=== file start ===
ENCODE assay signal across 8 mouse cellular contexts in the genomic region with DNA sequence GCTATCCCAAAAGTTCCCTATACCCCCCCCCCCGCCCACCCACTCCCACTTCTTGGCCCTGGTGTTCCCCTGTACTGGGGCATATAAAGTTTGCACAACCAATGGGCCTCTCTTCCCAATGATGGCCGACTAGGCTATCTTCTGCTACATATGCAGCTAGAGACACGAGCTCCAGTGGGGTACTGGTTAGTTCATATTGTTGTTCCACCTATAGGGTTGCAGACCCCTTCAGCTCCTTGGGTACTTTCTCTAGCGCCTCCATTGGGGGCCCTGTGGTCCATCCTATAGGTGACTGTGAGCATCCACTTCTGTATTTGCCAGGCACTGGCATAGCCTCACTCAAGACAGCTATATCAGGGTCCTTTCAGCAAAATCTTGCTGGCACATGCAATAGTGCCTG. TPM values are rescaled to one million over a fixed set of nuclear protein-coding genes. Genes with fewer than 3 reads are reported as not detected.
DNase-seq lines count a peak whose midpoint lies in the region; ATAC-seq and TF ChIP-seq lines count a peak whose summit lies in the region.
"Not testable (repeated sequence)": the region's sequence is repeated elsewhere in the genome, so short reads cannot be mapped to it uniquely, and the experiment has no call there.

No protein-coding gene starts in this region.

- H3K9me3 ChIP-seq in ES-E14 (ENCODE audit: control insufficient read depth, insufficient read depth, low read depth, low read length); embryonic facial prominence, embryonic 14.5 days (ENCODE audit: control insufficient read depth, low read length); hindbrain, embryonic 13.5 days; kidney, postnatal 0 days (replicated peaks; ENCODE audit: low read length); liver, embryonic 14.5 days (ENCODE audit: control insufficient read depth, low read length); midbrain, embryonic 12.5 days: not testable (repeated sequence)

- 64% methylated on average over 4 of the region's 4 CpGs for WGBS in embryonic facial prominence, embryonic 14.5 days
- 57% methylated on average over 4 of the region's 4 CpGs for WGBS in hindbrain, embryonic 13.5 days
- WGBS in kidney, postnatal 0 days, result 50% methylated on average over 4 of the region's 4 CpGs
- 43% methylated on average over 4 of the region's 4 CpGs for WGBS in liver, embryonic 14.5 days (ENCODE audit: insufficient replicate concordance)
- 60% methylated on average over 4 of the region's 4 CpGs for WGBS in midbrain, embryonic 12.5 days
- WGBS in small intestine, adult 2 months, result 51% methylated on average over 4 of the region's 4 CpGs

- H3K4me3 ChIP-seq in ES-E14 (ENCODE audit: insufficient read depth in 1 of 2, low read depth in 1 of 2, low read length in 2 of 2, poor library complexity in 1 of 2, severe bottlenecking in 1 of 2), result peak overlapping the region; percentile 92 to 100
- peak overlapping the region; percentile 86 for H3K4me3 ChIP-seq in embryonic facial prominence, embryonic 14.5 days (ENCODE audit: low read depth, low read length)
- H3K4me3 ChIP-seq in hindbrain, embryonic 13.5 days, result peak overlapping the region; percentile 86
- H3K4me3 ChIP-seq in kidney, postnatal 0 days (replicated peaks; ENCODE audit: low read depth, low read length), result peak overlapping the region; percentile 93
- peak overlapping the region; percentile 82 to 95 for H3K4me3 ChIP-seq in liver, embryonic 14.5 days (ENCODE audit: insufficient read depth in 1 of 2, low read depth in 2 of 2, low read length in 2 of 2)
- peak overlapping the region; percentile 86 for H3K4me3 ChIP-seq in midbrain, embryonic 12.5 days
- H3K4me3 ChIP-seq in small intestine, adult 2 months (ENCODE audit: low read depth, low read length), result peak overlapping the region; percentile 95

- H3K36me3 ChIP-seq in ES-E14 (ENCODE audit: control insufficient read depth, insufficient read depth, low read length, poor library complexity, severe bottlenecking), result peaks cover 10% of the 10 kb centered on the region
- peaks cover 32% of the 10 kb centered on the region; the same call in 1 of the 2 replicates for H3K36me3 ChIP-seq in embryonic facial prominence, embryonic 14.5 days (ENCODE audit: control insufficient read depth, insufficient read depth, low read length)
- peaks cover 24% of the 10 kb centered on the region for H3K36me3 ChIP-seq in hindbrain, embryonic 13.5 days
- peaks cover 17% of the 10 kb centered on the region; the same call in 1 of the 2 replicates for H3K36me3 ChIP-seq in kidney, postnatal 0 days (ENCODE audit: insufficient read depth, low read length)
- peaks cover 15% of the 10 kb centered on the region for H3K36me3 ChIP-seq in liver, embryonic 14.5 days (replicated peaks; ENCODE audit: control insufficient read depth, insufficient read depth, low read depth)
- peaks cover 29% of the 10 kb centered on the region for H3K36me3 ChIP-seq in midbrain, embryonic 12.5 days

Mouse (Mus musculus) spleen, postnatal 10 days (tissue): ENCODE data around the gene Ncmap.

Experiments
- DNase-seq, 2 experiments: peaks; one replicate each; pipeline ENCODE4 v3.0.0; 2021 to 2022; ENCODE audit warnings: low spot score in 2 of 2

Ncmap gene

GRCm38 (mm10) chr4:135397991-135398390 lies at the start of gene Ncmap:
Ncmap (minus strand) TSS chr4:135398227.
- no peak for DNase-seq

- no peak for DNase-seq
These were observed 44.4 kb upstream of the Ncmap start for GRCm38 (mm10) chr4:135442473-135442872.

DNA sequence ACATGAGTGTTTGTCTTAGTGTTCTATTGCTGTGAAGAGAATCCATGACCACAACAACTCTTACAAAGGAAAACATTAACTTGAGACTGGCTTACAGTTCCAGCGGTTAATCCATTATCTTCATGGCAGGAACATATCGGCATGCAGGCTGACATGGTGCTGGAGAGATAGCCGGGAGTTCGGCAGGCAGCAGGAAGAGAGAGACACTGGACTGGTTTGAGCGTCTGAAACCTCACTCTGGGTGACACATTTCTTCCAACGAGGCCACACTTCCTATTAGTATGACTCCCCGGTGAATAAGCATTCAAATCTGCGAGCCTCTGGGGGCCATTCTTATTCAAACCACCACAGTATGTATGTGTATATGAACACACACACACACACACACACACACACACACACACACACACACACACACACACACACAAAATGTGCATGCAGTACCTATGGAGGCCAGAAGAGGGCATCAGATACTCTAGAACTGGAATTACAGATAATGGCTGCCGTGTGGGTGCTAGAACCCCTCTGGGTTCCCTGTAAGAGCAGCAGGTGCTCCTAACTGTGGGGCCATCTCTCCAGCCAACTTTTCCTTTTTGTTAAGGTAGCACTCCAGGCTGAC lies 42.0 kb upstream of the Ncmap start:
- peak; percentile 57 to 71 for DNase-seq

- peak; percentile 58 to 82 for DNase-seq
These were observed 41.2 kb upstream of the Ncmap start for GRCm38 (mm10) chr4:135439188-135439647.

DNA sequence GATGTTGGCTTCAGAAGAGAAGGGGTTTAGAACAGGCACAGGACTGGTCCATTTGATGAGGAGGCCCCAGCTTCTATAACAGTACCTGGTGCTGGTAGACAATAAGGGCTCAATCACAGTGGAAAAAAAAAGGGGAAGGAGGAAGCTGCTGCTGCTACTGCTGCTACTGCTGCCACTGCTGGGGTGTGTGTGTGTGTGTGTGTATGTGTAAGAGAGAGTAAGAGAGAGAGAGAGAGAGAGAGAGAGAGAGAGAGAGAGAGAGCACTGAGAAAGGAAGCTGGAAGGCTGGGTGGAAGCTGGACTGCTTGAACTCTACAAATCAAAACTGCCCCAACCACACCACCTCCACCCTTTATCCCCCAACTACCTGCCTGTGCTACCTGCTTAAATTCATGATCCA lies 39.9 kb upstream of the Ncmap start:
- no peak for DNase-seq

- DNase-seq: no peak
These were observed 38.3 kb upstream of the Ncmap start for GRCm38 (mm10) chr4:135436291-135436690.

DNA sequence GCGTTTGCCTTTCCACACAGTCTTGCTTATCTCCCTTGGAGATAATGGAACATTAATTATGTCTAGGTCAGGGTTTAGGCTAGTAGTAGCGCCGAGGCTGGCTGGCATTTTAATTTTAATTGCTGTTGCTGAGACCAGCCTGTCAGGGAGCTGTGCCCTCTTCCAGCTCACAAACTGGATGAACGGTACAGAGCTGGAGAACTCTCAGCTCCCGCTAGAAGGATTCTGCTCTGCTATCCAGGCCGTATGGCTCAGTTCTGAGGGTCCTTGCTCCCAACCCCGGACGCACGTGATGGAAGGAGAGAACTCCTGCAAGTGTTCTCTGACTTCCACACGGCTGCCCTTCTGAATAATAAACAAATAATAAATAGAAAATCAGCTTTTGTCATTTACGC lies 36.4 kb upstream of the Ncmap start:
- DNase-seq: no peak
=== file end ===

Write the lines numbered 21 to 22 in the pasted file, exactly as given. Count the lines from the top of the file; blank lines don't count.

- peaks cover 24% of the 10 kb centered on the region for H3K36me3 ChIP-seq in hindbrain, embryonic 13.5 days
- peaks cover 17% of the 10 kb centered on the region; the same call in 1 of the 2 replicates for H3K36me3 ChIP-seq in kidney, postnatal 0 days (ENCODE audit: insufficient read depth, low read length)